For three Sundays, the Disney-owned sports-media giant will air classic WrestleMania events on its flagship cable network and stream them on its mobile app. The initiative commences this Sunday at 7 p.m. eastern, when ESPN airs WrestleMania 30 from April, 2014. The colorful headlocks, figure-four leglocks and sleeper holds mark the latest example of ESPN working to fill its schedule with unorthodox content in the wake of the nation’s coronavirus crisis, which has put a stranglehold on all kinds of communal gatherings, including sports events.
“This unique opportunity is a byproduct of the terrific working relationship we’ve enjoyed with WWE over the years and the unprecedented circumstances we all find ourselves in,” said Burke Magnus, executive vice president, programming, ESPN, in a prepared statement. “WrestleMania is one of the most popular global events in sports and entertainment and the spectacular content it provides will be a treat for fans.”
Airing the event will also help the WWE, which has unveiled plans to stream a two-night WrestleMania event in early April at multiple locations, with only essential personnel working on closed sets. Football great Rob Gronkowski will host.
“It is a privilege for us to deliver historic WrestleMania content to our world-class partners at ESPN and provide more premium programming to our fans; putting smiles on their faces particularly during this trying time,” said Stephanie McMahon, the WWE’s chief brand officer, in a statement. “We look forward to celebrating WrestleMania history with ESPN as we head into our two-night pop culture extravaganza on April 4 and 5.”
ESPN’s store of live sports events, including end-of-season NBA matches, has been depleted by the coronavirus pandemic, and its executives have vowed to find ways to keep sports fans entertained without the games. In recent days, ESPN has relied more heavily on its venerable “SportsCenter,” but also on talk shows like “Get Up” and “First Take” and some of its “30 For 30” documentaries. The company has come up with some stunts as well, announcing the return of “The Ocho,” a day of programming devoted to off-kilter sports like cornhole and cherry-spitting. On Friday, ESPN announced it would re-air a critically acclaimed documentary series, “O.J.: Made In America,” a look at the tragic saga of one-time football great O.J. Simpson.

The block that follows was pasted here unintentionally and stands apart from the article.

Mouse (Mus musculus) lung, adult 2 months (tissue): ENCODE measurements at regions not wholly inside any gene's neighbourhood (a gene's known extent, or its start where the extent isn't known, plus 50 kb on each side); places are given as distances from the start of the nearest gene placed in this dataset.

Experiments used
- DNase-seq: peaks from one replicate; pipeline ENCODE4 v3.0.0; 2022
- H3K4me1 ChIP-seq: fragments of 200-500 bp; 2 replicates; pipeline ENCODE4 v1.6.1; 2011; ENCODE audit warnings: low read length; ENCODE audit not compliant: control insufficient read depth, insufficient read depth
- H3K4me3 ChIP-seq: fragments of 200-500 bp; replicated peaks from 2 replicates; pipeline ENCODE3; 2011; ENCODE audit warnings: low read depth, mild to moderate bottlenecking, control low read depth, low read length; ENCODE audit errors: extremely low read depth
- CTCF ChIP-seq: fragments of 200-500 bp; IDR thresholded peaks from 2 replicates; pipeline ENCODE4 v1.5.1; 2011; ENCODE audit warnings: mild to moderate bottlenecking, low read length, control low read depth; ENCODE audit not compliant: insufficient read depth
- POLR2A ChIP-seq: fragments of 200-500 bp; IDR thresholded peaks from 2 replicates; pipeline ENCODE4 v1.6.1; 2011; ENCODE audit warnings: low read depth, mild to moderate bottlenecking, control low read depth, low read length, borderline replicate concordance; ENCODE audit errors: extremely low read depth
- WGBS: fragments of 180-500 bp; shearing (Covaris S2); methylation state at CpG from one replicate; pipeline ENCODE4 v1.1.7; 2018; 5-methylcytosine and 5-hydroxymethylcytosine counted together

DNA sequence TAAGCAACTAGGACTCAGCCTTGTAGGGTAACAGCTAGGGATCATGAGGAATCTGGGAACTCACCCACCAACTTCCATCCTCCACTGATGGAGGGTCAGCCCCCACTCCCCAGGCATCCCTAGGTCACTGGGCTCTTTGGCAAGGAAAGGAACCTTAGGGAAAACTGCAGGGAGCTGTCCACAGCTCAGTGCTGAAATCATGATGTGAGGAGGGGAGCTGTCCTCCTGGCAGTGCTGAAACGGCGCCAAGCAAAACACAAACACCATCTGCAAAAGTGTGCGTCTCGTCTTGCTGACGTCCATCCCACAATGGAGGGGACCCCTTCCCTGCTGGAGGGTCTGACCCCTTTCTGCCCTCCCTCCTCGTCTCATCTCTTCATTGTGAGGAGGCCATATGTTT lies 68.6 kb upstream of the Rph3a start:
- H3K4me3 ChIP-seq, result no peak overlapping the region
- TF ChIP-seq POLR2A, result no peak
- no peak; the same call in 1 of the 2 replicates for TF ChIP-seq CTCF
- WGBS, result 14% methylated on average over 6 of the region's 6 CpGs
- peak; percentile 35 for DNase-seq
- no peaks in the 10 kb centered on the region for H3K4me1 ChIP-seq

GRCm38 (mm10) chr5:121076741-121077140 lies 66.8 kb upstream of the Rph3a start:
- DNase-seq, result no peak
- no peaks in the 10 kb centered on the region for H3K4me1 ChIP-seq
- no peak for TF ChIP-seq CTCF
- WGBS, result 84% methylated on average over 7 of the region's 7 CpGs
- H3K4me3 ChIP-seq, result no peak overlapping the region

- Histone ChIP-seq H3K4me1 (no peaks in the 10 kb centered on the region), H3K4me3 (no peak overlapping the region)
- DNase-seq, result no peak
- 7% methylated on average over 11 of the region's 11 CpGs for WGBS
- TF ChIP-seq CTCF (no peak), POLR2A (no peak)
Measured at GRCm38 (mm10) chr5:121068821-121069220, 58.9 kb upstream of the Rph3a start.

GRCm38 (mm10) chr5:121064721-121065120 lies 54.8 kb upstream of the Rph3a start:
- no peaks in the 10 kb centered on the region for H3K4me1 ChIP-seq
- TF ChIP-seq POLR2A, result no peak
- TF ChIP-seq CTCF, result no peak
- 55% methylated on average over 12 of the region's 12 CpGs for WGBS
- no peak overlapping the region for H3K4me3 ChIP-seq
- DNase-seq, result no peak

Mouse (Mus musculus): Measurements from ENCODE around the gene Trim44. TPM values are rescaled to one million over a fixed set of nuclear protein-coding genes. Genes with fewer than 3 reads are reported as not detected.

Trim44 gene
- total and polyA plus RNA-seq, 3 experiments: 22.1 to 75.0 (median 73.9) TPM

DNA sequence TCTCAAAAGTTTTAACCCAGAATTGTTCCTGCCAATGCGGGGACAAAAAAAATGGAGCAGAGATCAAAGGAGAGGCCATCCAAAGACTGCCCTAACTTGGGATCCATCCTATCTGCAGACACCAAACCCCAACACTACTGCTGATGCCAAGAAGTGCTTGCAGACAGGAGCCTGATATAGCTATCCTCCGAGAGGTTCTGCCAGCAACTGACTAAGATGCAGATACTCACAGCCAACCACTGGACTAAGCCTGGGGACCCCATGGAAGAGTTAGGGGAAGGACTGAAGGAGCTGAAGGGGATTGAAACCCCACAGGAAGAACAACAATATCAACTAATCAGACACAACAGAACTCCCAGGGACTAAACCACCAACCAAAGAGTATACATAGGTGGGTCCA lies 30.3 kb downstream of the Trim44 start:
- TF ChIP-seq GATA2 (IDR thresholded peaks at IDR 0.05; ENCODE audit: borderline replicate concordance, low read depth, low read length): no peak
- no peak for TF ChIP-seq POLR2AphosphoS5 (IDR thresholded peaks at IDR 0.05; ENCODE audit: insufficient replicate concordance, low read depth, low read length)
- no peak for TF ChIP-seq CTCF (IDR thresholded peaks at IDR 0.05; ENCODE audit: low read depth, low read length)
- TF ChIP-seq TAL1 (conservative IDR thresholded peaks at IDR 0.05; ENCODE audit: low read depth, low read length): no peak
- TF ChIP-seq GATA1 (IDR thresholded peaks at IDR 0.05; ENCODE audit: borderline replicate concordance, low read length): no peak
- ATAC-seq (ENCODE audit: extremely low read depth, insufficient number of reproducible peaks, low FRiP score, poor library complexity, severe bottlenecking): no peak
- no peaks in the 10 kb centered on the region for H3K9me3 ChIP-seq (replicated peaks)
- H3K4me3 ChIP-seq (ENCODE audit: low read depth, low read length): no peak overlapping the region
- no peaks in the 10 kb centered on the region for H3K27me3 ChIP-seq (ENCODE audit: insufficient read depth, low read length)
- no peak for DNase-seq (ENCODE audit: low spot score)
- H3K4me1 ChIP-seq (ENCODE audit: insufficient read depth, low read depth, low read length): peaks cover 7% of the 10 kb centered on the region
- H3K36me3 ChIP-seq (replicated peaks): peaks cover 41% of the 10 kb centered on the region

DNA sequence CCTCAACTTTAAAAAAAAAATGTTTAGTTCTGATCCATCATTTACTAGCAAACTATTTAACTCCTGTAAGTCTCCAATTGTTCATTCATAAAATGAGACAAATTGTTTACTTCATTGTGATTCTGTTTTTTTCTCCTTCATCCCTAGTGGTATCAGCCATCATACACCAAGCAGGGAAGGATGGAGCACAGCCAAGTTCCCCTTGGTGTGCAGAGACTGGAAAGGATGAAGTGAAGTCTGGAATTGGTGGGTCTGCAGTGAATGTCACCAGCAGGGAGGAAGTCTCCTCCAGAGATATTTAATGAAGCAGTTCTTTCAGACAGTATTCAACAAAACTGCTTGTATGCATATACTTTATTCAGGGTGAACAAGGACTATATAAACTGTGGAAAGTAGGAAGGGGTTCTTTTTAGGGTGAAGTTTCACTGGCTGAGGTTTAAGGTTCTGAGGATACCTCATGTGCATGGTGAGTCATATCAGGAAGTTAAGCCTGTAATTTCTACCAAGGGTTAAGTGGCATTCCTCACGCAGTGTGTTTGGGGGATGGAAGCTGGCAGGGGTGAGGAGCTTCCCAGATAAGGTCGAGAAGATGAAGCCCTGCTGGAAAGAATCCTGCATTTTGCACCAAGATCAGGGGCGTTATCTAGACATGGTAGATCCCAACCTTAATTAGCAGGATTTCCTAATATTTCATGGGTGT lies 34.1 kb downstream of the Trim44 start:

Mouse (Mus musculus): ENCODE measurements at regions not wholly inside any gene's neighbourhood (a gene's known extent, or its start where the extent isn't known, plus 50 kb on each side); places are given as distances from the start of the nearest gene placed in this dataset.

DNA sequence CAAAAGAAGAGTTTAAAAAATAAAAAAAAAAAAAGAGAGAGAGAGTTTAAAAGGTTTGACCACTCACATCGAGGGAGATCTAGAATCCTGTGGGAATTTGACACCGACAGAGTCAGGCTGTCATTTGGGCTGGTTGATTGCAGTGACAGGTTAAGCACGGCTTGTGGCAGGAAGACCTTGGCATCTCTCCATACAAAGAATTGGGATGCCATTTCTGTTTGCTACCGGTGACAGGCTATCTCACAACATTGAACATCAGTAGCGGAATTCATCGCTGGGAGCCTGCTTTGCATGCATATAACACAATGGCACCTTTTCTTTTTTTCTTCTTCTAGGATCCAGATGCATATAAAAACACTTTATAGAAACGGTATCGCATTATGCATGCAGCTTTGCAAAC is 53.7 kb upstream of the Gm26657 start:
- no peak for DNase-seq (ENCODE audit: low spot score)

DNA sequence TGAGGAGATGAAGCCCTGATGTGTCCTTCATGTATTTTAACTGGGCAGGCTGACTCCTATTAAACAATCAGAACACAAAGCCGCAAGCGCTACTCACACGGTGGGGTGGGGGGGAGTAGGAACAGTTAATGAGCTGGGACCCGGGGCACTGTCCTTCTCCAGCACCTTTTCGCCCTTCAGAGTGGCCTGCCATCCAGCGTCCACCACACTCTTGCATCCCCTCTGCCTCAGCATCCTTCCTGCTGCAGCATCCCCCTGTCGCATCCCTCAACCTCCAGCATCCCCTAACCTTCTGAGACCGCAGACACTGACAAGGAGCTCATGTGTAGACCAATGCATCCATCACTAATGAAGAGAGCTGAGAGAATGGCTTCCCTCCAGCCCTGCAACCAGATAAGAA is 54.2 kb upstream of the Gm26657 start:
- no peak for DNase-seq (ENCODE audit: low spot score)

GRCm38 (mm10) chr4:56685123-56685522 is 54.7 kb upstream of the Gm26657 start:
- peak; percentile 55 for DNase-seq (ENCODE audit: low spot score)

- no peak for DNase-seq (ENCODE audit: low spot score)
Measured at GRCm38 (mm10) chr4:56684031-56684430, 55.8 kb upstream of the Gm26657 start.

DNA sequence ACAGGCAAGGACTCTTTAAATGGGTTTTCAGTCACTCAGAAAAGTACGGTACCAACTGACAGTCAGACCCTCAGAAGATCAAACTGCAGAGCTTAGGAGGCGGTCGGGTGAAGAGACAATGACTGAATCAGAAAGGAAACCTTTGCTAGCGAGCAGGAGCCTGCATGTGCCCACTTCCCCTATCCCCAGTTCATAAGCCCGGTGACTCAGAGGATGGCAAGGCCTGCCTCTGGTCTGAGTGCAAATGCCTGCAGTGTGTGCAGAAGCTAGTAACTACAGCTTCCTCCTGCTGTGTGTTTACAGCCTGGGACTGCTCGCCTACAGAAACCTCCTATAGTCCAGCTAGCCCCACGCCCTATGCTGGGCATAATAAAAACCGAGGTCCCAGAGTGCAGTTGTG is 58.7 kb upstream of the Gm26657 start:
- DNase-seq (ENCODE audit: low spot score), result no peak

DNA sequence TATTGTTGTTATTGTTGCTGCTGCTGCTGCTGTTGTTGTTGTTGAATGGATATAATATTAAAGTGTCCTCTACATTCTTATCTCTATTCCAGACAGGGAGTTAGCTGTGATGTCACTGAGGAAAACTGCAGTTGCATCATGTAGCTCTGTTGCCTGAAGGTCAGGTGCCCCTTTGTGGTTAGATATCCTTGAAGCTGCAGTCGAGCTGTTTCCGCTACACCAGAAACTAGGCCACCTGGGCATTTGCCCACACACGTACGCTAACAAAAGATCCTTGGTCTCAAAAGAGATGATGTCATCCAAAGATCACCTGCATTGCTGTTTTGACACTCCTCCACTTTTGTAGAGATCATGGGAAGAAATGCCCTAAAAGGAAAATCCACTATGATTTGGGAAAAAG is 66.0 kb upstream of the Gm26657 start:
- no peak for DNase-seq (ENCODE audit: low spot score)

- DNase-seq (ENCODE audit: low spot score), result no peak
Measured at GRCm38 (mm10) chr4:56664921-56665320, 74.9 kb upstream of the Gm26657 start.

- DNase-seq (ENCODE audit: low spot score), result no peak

WrestleMania 30, which is scheduled for Sunday, March 22, features an appearance by Dwayne “The Rock” Johnson, Hulk Hogan and “Stone Cold” Steve Austin, as well a a fight between Brock Lesnar and the Undertaker. WrestleMania 32, on March 29, showcases Roman Reigns against Triple H for the WWE World Heavyweight Championship and Charlotte Flair, Becky Lynch and Sasha Banks in a match for first WWE Women’s Championship. WrestleMania 35, slated for April 7, features Rhonda Rousey, Becky Lynch and Sasha Banks in the first main event focused on women’s wrestling.
ESPN has dispatched “SportsCenter” personnel to WrestleMania events over the years and famous WWE figures have appeared in the network’s long-running “This Is SportsCenter” promotional campaign, but wrestling from WWE has never been an ESPN main event (the network has aired professional wrestling from other organizations as well as bouts of kickboxing). Under Jimmy Pitaro, ESPN’s president, the company has started to show more interest in so-called “combat sports,” including boxing and UFC matches.
But seeing WWE content on ESPN is an eyebrow-raising concept in the sports world. WWE’s main deals are with NBCUniversal and Fox Sports, which air wrestling perennials like “Smackdown.” and “WWE Raw.” The bulk of archival WWE content would typically appears via pay-per-view or the company’s streaming WWE Network. WWE has aired one-hour specials on national TV , but not a series of its big annual event in this fashion